Roll Around The Block

Roll Around The Block – where to go!

So you have a kid (aged 2-12) and a camera – where to now?  We have come up with some ideas that hopefully will give you some fabulous photographic opportunities – and a day (or outing) to remember.Roll Around The Block

Roll Around The Block is an opportunity for children to take over the camera and capture photographs that share their unique view of the world around them.  Meetoo and tiny & little are very excited to bring this project to the National Gallery of Victoria as part of the Melbourne Now Children’s Festival this January.  If you haven’t already read all the details about what Roll Around The Block is head over to the introduction page now for a quick explanation.

What to look for
When you choose a “block” for the kids to take their “roll” of film (aka 24 photographs) there are certain things to take into consideration.  Obviously this depends on the age and personality of your child/ren too. But some thoughts to consider when choosing your “block” are:

  • Are there exciting things to do and see – which potentially might be distractions rather than subject material (e.g. a water slide park you’ve never been to might be a bad idea if you have a energetic water baby who just wants to swim and go on the exciting slides).
  • Will there be lots of activities where little ones will need their hands to do other things (similar to above – but craft activities and playgrounds need hands and concentration that wont leave much time for photography).
  • Should your child be concentrating on the experience rather than their photography?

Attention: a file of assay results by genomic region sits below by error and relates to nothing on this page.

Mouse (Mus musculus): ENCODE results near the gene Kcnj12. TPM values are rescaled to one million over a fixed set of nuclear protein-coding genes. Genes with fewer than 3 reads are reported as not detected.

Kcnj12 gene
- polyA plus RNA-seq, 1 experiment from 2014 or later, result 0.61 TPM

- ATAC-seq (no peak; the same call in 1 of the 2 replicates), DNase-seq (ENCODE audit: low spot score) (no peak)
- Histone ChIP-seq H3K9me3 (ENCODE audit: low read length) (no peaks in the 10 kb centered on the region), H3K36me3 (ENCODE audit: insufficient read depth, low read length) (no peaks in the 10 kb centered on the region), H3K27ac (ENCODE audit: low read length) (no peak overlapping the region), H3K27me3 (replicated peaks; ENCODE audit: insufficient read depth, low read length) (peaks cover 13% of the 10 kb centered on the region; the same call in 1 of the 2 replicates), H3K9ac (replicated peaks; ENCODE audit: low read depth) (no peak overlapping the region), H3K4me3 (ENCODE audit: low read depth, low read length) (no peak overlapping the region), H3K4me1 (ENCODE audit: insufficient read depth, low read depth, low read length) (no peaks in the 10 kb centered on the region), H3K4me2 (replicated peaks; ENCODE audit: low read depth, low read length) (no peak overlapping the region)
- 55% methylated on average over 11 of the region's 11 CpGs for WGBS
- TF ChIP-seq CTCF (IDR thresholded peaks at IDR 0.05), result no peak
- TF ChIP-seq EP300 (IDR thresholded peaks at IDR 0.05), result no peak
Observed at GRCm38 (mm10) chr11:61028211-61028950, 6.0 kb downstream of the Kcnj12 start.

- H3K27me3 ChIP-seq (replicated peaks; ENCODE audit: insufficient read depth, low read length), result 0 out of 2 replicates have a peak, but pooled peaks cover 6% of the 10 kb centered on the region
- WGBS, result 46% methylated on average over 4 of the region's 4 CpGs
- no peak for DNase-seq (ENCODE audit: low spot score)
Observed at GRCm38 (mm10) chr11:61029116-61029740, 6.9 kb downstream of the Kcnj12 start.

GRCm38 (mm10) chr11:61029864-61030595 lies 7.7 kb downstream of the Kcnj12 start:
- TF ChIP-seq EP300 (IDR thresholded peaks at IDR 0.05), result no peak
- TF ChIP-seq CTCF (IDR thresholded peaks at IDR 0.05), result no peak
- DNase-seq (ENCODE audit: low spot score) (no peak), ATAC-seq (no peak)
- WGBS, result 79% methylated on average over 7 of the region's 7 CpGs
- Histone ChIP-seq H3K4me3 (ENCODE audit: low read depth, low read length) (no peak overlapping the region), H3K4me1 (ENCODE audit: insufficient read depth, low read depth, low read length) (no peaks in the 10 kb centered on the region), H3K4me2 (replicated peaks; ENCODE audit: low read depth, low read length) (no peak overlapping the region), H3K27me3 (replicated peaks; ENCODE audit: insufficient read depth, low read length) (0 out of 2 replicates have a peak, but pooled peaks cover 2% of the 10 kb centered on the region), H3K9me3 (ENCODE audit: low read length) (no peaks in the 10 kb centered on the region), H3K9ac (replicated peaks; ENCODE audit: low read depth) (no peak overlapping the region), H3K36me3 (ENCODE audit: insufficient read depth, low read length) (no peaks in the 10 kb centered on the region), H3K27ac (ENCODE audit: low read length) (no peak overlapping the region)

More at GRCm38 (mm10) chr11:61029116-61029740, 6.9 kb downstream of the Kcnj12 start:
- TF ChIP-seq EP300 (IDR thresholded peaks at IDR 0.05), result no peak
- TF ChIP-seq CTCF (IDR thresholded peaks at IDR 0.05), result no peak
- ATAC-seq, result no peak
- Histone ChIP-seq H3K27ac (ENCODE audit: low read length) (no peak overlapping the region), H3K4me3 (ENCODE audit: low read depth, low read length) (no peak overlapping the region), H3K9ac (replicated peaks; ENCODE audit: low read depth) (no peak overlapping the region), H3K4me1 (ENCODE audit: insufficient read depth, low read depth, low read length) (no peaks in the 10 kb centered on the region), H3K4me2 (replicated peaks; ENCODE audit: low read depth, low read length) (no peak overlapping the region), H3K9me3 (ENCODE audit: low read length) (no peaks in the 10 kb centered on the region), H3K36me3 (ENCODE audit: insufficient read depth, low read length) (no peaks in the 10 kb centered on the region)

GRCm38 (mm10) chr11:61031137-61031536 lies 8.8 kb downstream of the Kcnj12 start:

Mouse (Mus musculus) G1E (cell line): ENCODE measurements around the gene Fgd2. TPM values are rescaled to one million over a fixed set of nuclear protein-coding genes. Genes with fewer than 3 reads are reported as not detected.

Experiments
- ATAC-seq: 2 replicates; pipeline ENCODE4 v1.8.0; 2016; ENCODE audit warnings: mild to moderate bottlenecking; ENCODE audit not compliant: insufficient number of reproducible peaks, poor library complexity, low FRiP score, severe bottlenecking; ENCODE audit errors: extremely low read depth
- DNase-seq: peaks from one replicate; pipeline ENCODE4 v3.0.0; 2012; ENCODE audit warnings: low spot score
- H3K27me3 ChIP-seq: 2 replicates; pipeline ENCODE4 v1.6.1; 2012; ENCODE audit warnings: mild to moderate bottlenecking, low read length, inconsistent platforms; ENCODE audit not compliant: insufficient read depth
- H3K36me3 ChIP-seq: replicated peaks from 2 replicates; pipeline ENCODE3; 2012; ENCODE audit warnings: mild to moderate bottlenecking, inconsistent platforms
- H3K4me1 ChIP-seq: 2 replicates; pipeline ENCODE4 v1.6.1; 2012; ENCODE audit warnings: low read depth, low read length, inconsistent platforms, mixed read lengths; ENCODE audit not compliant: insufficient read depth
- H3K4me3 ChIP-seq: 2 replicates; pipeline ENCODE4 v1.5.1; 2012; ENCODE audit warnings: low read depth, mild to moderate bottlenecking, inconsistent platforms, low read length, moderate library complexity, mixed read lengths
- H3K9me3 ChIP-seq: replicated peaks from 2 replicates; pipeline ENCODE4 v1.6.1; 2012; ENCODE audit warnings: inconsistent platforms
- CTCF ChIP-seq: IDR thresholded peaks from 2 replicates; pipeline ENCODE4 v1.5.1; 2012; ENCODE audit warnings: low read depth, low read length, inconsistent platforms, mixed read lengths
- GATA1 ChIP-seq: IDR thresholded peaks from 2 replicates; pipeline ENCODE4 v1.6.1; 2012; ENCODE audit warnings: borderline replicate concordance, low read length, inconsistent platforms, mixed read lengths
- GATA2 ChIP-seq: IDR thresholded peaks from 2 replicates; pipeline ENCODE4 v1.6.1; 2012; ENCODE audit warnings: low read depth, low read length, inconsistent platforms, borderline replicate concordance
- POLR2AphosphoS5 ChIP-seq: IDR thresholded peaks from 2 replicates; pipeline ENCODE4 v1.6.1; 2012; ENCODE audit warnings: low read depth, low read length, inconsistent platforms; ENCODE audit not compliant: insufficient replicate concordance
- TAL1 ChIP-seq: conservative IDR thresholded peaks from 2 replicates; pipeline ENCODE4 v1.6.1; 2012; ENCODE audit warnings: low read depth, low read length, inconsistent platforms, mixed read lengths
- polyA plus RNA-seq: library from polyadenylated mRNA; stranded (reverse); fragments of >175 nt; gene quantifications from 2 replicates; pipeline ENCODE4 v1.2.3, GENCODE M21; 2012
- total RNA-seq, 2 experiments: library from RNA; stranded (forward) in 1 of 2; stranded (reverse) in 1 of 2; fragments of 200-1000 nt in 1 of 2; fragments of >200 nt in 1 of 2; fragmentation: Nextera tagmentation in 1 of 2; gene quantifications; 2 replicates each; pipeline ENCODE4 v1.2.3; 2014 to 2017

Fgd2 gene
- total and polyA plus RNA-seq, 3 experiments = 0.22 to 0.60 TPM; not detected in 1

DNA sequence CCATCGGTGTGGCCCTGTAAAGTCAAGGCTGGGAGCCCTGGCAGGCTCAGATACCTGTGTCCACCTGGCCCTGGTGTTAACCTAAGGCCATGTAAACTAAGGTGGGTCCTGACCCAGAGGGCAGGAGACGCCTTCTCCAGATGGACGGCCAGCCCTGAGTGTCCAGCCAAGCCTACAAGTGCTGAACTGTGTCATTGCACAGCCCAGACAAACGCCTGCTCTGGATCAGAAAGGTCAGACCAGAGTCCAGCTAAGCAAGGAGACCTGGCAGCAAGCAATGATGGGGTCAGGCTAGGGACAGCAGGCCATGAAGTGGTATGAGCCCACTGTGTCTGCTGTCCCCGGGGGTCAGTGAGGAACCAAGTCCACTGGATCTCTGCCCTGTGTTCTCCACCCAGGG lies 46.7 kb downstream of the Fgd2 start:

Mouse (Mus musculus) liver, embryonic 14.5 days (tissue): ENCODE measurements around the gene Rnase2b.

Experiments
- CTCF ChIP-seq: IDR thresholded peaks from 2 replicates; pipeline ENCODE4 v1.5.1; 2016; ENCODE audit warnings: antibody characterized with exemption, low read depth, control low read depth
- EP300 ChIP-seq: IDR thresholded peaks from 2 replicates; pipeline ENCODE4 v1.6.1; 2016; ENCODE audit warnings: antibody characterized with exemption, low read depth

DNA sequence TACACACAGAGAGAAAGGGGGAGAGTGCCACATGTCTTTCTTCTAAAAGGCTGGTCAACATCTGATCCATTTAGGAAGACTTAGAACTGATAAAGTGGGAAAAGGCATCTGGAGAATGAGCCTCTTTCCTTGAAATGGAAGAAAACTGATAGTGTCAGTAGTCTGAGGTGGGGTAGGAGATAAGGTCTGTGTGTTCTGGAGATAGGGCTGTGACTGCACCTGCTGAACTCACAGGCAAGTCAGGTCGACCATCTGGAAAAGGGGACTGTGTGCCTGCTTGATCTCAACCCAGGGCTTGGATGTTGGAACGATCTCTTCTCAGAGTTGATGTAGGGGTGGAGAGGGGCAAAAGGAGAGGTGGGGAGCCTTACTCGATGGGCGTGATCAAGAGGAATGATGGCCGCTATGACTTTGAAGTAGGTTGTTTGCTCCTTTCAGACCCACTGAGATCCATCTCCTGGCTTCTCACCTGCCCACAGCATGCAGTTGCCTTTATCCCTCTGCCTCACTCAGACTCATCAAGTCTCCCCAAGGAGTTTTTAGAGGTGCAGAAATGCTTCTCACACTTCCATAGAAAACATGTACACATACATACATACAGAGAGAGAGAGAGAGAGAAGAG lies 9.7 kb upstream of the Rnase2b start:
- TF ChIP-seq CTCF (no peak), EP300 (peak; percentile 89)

• Other distractions can include friends (especially if they aren’t joining in the experience), food (or lack of), energy levels and so on.
  • Always ensure your child is safe – they might be so engrossed in their photography they may not necessarily notice they are in potential danger so you may need to provide their peripheral vision.

“Block” attributes that are conducive for photography excursions:

  • Are you visiting somewhere familiar or taking an everyday route – then this is a perfect way to experience it in a new way (we rolled around our own local block and searched for circles, but you could choose a colour or any number of themes – click here for more ideas).
  • Is your “block” somewhere that requires looking not touching – then this can be an excellent way to occupy and keep hands busy!
  • Is your block somewhere that requires walking and looking – then this again can be a fantastic way to get your little one to slow down and consider.

Just remember that your block might be something quite quick (like the roll Immi did around our own block) or it might happen over a few hours.  When we visited Melbourne Now at NGV Australia our “block” was the entire gallery.  And throughout the gallery there were numerous activities for the children to engage in – so there were many moments where photographs weren’t taken as we were too busy having experiences.  However when we did pass through a space where we were just looking the children would consider the artworks they liked and some made it into their photographs, click here to see.

Before you kick off your “block” it’s a good idea to give your kids a brief about what they are doing.  If they are older they will have a concept of counting, time and what’s a beginning and an end – but little ones will need help with this.  Give them an idea of where they are going and how long you’re spending so that they can pace their photography taking.  By setting a theme you might find that, depending on its difficulty, this might actually speed things up – when we chose circles on our local block Immi (8) had to start being quite selective as it became apparent very quickly that circles are everywhere and we would have finished our block four houses up!

Ideas for Melbourne views

Ideas for outdoor spaces

Ideas for indoor spaces

Ideas out of town

And of course search through the rest of Meetoo for more ideas!

For camera tips for children visit tiny & little for some easy pointers to get the kids in focus and well lit.